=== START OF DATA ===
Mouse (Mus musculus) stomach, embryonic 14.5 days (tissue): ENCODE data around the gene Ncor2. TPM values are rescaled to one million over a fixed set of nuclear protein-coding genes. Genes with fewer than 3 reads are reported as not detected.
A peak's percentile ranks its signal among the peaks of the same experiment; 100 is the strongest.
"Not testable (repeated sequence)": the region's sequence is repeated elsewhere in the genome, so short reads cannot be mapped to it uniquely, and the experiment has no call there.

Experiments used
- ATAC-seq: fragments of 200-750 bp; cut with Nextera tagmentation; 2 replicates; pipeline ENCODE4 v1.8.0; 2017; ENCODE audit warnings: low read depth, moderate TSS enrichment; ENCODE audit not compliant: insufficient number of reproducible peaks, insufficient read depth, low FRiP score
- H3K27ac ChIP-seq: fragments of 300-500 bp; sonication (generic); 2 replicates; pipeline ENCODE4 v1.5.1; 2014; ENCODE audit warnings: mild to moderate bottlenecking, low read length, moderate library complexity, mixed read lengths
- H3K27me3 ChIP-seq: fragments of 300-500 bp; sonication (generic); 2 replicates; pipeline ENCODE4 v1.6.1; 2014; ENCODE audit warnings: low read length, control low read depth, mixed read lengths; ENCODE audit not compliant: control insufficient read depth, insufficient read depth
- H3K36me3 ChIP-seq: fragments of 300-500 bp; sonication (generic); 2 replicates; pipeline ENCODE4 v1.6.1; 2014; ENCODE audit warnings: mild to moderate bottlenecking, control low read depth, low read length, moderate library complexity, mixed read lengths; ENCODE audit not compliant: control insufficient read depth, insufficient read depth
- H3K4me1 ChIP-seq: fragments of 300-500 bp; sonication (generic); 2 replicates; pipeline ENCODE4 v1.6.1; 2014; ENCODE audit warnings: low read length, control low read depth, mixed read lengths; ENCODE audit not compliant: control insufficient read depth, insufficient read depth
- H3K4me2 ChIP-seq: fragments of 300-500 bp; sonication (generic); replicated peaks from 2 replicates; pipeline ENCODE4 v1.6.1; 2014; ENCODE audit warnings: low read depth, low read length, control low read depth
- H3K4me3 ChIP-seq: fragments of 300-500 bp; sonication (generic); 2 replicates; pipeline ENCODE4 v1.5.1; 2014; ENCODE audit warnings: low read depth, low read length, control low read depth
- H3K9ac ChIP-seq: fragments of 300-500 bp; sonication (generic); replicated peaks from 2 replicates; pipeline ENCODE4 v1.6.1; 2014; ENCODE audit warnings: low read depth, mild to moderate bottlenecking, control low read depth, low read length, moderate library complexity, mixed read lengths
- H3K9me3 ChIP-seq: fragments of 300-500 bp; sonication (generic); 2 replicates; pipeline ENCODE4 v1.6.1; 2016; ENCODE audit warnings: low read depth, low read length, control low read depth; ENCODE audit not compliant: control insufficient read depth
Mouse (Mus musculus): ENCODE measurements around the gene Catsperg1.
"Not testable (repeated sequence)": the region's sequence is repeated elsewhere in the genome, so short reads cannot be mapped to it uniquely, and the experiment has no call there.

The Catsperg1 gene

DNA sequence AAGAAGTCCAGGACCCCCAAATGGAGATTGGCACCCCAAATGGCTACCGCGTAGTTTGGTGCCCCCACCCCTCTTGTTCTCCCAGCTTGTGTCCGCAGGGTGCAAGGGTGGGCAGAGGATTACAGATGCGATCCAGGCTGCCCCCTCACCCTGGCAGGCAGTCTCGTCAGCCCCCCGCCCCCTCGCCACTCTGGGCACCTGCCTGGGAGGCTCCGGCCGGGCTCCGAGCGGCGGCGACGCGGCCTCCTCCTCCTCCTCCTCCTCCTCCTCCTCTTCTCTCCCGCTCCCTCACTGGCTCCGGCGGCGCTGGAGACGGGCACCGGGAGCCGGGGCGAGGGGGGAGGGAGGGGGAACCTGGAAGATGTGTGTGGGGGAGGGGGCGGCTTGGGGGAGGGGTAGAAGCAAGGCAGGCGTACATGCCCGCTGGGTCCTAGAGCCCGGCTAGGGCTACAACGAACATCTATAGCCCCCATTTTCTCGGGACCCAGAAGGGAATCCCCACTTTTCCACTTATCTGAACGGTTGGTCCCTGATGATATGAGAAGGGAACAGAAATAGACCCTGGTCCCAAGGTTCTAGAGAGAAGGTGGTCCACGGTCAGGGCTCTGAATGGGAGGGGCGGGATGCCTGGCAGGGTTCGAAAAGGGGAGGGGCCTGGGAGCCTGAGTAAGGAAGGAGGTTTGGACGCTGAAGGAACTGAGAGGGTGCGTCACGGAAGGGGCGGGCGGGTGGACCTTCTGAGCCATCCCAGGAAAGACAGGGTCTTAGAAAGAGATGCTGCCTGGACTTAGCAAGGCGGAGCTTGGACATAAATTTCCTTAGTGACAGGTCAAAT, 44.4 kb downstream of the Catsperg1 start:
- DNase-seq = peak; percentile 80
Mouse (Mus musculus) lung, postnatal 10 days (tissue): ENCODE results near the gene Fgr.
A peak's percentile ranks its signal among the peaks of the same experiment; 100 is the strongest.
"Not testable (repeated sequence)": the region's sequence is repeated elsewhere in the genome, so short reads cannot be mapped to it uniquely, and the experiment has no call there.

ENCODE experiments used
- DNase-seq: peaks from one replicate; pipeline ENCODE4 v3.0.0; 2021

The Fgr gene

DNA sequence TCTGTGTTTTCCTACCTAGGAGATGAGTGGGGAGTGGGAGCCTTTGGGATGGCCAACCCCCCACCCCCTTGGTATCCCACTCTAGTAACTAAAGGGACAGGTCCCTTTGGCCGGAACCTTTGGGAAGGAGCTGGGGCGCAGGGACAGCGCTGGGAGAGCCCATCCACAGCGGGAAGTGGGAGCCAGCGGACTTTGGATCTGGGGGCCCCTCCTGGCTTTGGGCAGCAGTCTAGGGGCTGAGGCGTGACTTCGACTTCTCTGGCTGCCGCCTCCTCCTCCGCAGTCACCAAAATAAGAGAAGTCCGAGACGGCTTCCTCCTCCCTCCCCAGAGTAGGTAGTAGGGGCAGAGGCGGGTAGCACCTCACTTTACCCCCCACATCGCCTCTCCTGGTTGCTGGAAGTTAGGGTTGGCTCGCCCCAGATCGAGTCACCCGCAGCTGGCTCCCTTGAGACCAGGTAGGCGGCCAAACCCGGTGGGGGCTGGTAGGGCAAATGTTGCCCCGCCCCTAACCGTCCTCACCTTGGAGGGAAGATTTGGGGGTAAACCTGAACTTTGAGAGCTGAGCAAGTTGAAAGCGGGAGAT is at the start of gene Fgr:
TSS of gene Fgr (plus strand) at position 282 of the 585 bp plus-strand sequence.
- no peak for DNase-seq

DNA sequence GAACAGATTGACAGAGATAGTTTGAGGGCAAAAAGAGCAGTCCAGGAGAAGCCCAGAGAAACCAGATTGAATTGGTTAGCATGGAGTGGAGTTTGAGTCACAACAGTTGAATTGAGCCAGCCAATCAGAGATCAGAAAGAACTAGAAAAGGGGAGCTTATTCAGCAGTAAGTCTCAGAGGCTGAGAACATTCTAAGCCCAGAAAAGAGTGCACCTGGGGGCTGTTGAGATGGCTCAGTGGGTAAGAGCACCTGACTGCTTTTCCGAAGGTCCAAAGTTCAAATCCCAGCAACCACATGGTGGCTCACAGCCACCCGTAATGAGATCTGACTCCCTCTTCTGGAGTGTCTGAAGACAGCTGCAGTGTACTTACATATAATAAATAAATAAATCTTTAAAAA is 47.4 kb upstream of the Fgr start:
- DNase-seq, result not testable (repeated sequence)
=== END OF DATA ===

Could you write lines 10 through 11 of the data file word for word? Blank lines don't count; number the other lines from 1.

- H3K4me2 ChIP-seq: fragments of 300-500 bp; sonication (generic); replicated peaks from 2 replicates; pipeline ENCODE4 v1.6.1; 2014; ENCODE audit warnings: low read depth, low read length, control low read depth
- H3K4me3 ChIP-seq: fragments of 300-500 bp; sonication (generic); 2 replicates; pipeline ENCODE4 v1.5.1; 2014; ENCODE audit warnings: low read depth, low read length, control low read depth